I am a user experience designer with a passion for psychology and behavioral science. I find personal joy in creating meaningful experiences for individuals interacting with digital platforms. Design and information architecture decisions that I make are based strongly in research and user testing. My goal as a designer is to make user interfaces more intuitive by designing around human cognition and behavior.
In this case, strategy is the means by which I can turn a problem into a measurable goal, and then alleviate or eliminate an issue. Often a project starts with a problems that need to be solved. Setting goals helps me create measurable guidelines by which I can measure progressive improvements. Finally, jotting down the strategies by which I’m going to complete those goals helps keep me focused on the project priorities.
After speaking with my client, asking them questions related to the functionalities, content and feature requirements and recording notes of our discuss, I start to create an outline of what I determine to be the main business goals, and what I am predicting to be the main user goals. I ask myself the question, “What problem am I trying to fix, and how can I do it?” Brainstorming potential strategies to accomplish those goals starts the creative process.
From this list, I generate a site mission or objective. Keeping my primary objective at the forefront of the project helps prevent scope creep and keep me focused when the development becomes more complex.
After this initial organization and project foundation, I begin research to decide how to make my next design considerations. I also identify what type of platform is necessary for the project.
There are three primary aspects that I research to gain a full understanding of the client, users and reception of my website.
- Demographics Understanding my users on a deeper level allows me to empathize and put myself in their shoes making design decisions better suited for their needs. Key and target demographics influence everything from the design aesthetic, user interface considerations to social media targeting and platform choices. Presenting demographic information in the form of personas not only creates a visual representation that is easier to present to clients, but also enriches the story of the site’s brand.
- Competitors Chances are the topic of my website is not the first of its kind, so I look at competitors to assess what works and what doesn’t for them. Researching web presences of similar websites gives me the chance to be a user and determine what I like and dislike about the flow, organization or design of the site. Recording my observations mentally in sketches and notes allow me to consider these aspects within my own design.
“‘Does it better’ will always beat ‘Did it first'” -Aaron Levie
- Climate A more nuanced aspect of research yet crucial part is examining the climate in which the website, product or brand is going to be released. Being conscientious of political happenings, viral stories, videos or memes, world events, and cultural shifts can prevent embarrassing corporate faux-paus.
Building from the foundation of strategy and with the support of research, I begin the design and test iteration process.
- Sketching I am an avid note-taker, so I always have a sketchbook with me for jotting down ideas or drawing out a concept. Sketching out annotated layouts helps me remember ideas later and also create quick iterations for fast problem solving. Drawing out concepts and outlining hierarchies helps me mentally organize my ideas.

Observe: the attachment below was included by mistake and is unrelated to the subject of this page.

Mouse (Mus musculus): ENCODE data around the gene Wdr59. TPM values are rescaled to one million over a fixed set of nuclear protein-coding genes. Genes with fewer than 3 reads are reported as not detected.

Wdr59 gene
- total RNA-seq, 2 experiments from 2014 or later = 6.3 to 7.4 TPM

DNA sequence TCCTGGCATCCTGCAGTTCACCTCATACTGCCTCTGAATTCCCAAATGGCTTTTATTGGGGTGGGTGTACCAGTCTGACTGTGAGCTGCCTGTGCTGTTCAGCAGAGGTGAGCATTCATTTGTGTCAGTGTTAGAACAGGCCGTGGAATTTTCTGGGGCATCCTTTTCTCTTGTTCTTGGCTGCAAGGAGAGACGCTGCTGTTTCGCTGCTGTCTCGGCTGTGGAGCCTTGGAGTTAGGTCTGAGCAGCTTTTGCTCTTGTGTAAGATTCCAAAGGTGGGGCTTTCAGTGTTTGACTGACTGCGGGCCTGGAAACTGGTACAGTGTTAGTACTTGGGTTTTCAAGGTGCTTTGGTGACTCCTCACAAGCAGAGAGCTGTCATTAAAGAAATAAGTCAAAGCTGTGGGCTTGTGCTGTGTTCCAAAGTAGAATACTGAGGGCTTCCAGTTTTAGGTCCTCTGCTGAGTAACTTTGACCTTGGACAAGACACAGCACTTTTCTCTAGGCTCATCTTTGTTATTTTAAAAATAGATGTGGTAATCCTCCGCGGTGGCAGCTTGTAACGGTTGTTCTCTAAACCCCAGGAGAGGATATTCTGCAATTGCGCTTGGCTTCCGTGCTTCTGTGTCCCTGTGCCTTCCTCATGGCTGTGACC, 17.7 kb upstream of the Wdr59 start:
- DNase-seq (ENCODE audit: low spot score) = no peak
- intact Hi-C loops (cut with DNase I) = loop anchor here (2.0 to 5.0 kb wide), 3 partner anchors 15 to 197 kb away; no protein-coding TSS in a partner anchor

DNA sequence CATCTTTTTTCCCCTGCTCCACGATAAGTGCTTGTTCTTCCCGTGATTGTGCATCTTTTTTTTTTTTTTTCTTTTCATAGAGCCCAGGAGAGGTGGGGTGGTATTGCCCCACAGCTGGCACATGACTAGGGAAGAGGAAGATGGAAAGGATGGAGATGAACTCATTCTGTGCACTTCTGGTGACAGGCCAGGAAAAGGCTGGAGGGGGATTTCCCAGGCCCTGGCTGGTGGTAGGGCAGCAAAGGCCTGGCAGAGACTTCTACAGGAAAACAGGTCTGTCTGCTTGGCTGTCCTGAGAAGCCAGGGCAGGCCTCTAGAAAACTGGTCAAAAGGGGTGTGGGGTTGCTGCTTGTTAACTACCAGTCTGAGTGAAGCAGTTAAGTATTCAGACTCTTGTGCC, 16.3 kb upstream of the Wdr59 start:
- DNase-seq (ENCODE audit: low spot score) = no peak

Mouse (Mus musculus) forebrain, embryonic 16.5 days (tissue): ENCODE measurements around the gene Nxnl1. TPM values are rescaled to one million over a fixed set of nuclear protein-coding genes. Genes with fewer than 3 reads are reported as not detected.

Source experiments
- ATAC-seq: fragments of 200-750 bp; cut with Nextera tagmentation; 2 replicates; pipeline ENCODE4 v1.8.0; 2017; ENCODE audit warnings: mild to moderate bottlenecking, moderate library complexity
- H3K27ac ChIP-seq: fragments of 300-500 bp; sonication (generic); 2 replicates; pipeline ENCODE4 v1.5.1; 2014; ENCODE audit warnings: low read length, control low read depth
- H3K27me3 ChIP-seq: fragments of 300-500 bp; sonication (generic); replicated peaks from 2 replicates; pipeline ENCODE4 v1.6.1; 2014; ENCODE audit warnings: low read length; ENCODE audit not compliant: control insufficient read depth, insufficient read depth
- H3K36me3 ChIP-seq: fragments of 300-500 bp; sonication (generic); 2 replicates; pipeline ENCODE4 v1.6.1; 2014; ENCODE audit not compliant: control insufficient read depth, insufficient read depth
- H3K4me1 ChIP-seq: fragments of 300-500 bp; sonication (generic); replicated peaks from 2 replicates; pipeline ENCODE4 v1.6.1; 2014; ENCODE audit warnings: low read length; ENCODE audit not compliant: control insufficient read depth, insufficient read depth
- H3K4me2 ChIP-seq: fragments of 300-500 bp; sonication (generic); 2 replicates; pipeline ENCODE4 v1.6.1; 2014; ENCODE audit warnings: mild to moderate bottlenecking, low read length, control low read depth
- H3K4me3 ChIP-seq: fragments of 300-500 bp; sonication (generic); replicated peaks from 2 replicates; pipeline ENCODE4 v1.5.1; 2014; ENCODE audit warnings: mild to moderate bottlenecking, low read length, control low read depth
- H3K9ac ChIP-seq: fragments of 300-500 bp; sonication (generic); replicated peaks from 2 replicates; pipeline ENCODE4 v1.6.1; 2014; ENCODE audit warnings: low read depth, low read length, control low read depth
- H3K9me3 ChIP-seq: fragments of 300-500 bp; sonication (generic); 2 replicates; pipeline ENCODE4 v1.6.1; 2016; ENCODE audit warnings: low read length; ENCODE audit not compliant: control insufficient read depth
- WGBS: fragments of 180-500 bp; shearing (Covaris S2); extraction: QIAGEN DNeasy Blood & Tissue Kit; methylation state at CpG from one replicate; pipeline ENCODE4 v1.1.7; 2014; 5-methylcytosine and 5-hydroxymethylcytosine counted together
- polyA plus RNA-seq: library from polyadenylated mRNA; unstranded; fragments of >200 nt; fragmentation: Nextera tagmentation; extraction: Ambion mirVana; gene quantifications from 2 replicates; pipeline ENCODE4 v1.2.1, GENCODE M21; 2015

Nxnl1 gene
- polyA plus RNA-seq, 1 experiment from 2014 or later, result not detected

- Site Mapping Sketched or digital, site maps can be in the form of bullet outlines or a flow chart. Mapping out the information architecture of the website helps me identify user flows and guides how I build wireframes.
- Wireframes Axure, Adobe XD/Illustrator and Sketch are all programs I’ve generated wireframes with. Wireframes are comparative to building blocks in that the different parts of a site are set in place but can be rearranged after feedback. Generating wireframes ensure I have all of the pieces I need, an intuitive navigation system and users can complete their goals.
5. Moodboards Through the use of a moodboard, I try to capture not only the color palette of the design but also the general aesthetic of the brand. Based on the demographics and what the client is trying to convey, the colors, images and style all need to remain consistent with the brand story.
6. Mockups Mockups or high fidelity wireframes have color, images and general aesthetics added to the wireframes to provide a visual of what the site is going to look like in production. Mockups also help during user testing as visual aids.
Through user testing, I hope to discover what “just makes sense” for a user. When learning that people are frustrated or have difficulty understanding a part of technology, I feel the urge to help bridge the gap for them and make their experience meaningful. I analyze the potential barriers of user success, troubleshoot reasons why a misunderstanding exists, and construct solutions to create a clearer and more intuitive path.
Testing can take many forms, but I like to run at least one attitudinal user test and one behavioral test.
A survey made in Google Forms can provide answers to many of my initial questions and is a simple, free method to gain a decent amount of data from many individuals. It also helps me gather a benchmark of the general knowledge about my site’s subject.
Scenarios or user tasks combined with observation is an important part of my process throughout the website design. Receiving feedback from friends or classmates helps inform my design choices and make better decisions for the users. I ask them to perform a task that is based off of a user goal and observe them trying to complete the task. Through this method, I can identify stuck-points and problems.